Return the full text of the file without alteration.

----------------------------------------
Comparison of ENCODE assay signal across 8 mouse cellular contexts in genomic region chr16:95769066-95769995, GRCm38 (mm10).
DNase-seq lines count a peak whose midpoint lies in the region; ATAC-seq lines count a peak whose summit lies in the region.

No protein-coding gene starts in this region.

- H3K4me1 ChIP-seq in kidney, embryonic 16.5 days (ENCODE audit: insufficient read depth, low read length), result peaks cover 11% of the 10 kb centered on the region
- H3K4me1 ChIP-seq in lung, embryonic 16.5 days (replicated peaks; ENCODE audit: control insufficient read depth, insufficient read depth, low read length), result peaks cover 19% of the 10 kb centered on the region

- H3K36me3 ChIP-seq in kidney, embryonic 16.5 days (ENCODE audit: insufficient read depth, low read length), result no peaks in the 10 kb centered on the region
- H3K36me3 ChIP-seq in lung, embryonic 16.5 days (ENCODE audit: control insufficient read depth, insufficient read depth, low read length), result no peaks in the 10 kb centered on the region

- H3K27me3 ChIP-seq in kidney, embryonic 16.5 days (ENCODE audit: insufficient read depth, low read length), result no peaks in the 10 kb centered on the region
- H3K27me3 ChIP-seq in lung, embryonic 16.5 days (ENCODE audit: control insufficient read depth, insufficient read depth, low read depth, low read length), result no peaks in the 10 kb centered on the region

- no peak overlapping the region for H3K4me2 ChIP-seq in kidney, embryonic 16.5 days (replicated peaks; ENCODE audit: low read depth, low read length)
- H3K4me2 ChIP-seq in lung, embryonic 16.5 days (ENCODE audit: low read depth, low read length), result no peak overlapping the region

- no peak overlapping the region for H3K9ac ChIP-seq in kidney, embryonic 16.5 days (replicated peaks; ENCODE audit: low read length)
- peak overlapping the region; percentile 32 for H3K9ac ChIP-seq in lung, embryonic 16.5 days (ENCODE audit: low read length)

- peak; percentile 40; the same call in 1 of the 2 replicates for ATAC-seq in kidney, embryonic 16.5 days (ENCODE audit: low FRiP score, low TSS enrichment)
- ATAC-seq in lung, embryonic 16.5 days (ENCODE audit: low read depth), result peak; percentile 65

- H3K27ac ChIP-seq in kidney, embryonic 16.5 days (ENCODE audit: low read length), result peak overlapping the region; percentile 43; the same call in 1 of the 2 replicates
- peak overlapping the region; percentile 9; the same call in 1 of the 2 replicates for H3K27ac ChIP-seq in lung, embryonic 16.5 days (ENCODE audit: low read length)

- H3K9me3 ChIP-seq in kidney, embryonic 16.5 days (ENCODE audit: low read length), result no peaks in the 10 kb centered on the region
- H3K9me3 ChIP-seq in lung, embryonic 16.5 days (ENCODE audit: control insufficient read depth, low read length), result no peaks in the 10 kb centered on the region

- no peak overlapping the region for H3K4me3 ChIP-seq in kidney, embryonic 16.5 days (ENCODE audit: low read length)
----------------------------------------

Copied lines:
Comparison of ENCODE assay signal across 8 mouse cellular contexts in genomic region chr16:95769066-95769995, GRCm38 (mm10).
DNase-seq lines count a peak whose midpoint lies in the region; ATAC-seq lines count a peak whose summit lies in the region.

No protein-coding gene starts in this region.

- H3K4me1 ChIP-seq in kidney, embryonic 16.5 days (ENCODE audit: insufficient read depth, low read length), result peaks cover 11% of the 10 kb centered on the region
- H3K4me1 ChIP-seq in lung, embryonic 16.5 days (replicated peaks; ENCODE audit: control insufficient read depth, insufficient read depth, low read length), result peaks cover 19% of the 10 kb centered on the region

- H3K36me3 ChIP-seq in kidney, embryonic 16.5 days (ENCODE audit: insufficient read depth, low read length), result no peaks in the 10 kb centered on the region
- H3K36me3 ChIP-seq in lung, embryonic 16.5 days (ENCODE audit: control insufficient read depth, insufficient read depth, low read length), result no peaks in the 10 kb centered on the region

- H3K27me3 ChIP-seq in kidney, embryonic 16.5 days (ENCODE audit: insufficient read depth, low read length), result no peaks in the 10 kb centered on the region
- H3K27me3 ChIP-seq in lung, embryonic 16.5 days (ENCODE audit: control insufficient read depth, insufficient read depth, low read depth, low read length), result no peaks in the 10 kb centered on the region

- no peak overlapping the region for H3K4me2 ChIP-seq in kidney, embryonic 16.5 days (replicated peaks; ENCODE audit: low read depth, low read length)
- H3K4me2 ChIP-seq in lung, embryonic 16.5 days (ENCODE audit: low read depth, low read length), result no peak overlapping the region

- no peak overlapping the region for H3K9ac ChIP-seq in kidney, embryonic 16.5 days (replicated peaks; ENCODE audit: low read length)
- peak overlapping the region; percentile 32 for H3K9ac ChIP-seq in lung, embryonic 16.5 days (ENCODE audit: low read length)

- peak; percentile 40; the same call in 1 of the 2 replicates for ATAC-seq in kidney, embryonic 16.5 days (ENCODE audit: low FRiP score, low TSS enrichment)
- ATAC-seq in lung, embryonic 16.5 days (ENCODE audit: low read depth), result peak; percentile 65

- H3K27ac ChIP-seq in kidney, embryonic 16.5 days (ENCODE audit: low read length), result peak overlapping the region; percentile 43; the same call in 1 of the 2 replicates
- peak overlapping the region; percentile 9; the same call in 1 of the 2 replicates for H3K27ac ChIP-seq in lung, embryonic 16.5 days (ENCODE audit: low read length)

- H3K9me3 ChIP-seq in kidney, embryonic 16.5 days (ENCODE audit: low read length), result no peaks in the 10 kb centered on the region
- H3K9me3 ChIP-seq in lung, embryonic 16.5 days (ENCODE audit: control insufficient read depth, low read length), result no peaks in the 10 kb centered on the region

- no peak overlapping the region for H3K4me3 ChIP-seq in kidney, embryonic 16.5 days (ENCODE audit: low read length)